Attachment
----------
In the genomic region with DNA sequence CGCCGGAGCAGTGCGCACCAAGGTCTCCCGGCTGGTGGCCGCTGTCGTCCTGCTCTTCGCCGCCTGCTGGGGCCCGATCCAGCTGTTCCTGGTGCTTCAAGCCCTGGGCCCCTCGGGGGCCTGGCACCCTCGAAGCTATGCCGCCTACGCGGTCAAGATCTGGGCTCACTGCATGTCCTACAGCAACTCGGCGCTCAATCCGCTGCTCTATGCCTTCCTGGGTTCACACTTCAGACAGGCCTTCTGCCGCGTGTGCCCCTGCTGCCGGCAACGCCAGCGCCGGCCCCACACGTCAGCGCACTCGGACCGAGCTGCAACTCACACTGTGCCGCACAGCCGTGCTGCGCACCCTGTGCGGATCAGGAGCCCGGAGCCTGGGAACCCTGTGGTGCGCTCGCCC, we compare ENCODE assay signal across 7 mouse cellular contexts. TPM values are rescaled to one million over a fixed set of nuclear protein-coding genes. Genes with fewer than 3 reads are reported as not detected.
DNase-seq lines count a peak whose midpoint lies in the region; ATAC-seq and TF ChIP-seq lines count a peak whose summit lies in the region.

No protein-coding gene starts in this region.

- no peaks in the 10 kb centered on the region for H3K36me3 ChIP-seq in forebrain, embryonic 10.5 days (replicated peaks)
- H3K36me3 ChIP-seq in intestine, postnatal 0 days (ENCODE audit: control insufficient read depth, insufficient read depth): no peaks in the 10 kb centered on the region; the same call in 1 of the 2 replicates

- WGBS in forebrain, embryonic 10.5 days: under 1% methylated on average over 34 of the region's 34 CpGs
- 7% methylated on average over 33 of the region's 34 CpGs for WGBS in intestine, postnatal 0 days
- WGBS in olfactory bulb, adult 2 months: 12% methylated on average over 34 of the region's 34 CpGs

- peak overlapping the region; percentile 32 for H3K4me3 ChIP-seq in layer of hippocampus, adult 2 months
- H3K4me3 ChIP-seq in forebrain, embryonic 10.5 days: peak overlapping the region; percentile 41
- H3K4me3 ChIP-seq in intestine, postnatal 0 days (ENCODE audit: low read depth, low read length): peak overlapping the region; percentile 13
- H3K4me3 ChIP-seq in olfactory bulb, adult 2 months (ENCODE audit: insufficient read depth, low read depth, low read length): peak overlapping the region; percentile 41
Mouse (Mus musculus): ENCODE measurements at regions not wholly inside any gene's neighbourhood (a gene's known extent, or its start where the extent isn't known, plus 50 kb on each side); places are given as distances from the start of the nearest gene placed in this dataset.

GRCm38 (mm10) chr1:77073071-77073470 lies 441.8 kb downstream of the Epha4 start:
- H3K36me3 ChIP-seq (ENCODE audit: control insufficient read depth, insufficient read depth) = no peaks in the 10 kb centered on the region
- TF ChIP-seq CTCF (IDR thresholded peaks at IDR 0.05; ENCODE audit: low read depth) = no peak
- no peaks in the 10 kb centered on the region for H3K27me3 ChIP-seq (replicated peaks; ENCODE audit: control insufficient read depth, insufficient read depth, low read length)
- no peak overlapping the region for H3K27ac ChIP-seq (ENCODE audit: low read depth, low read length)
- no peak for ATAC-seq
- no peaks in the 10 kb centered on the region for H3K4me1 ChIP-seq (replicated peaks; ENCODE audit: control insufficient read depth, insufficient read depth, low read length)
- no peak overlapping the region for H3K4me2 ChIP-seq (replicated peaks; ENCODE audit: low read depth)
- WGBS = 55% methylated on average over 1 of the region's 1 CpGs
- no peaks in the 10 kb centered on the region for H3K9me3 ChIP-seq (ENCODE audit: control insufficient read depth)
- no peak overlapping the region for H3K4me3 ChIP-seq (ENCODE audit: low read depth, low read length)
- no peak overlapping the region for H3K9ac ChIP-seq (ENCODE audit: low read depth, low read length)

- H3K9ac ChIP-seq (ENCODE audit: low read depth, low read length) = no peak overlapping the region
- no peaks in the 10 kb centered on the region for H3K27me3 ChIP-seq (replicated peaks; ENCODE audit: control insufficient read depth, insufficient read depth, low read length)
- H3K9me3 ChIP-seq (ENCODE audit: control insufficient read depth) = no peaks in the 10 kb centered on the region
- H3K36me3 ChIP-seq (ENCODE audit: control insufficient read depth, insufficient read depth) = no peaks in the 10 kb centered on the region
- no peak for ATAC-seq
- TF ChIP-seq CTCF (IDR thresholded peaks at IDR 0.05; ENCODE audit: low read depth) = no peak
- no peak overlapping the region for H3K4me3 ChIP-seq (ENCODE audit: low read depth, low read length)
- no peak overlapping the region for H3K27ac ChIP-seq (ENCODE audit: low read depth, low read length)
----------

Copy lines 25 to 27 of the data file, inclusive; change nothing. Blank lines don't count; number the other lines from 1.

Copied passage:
- no peak overlapping the region for H3K9ac ChIP-seq (ENCODE audit: low read depth, low read length)

- H3K9ac ChIP-seq (ENCODE audit: low read depth, low read length) = no peak overlapping the region
- no peaks in the 10 kb centered on the region for H3K27me3 ChIP-seq (replicated peaks; ENCODE audit: control insufficient read depth, insufficient read depth, low read length)